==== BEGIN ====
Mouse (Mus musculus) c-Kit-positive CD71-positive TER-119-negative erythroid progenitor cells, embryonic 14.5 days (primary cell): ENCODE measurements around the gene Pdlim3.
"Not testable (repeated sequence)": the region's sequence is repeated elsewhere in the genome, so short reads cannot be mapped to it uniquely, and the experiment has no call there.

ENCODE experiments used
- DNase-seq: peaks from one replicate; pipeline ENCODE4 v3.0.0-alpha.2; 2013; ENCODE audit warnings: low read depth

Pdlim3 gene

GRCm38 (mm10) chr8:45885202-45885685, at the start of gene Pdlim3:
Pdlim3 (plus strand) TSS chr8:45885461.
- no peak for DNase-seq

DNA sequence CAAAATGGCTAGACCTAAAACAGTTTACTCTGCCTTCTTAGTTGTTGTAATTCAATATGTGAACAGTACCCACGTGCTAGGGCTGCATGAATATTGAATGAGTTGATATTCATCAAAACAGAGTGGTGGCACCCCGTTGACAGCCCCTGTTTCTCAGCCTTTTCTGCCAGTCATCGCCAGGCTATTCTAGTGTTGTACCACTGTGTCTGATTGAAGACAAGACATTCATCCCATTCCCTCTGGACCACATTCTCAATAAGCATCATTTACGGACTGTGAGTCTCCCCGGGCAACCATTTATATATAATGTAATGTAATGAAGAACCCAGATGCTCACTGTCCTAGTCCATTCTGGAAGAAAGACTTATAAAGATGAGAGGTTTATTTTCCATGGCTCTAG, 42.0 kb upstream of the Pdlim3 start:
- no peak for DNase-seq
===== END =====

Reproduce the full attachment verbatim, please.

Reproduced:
Mouse (Mus musculus) c-Kit-positive CD71-positive TER-119-negative erythroid progenitor cells, embryonic 14.5 days (primary cell): ENCODE measurements around the gene Pdlim3.
"Not testable (repeated sequence)": the region's sequence is repeated elsewhere in the genome, so short reads cannot be mapped to it uniquely, and the experiment has no call there.

ENCODE experiments used
- DNase-seq: peaks from one replicate; pipeline ENCODE4 v3.0.0-alpha.2; 2013; ENCODE audit warnings: low read depth

Pdlim3 gene

GRCm38 (mm10) chr8:45885202-45885685, at the start of gene Pdlim3:
Pdlim3 (plus strand) TSS chr8:45885461.
- no peak for DNase-seq

DNA sequence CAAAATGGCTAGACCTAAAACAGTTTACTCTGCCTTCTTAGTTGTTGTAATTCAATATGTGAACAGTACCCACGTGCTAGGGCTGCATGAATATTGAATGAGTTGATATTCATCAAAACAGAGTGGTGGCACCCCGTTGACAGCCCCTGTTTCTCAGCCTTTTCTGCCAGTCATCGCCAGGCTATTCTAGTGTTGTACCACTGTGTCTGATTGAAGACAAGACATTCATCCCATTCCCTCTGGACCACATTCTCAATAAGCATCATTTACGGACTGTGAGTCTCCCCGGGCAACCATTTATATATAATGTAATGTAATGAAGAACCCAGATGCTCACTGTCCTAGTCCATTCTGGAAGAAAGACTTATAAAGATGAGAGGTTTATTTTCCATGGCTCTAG, 42.0 kb upstream of the Pdlim3 start:
- no peak for DNase-seq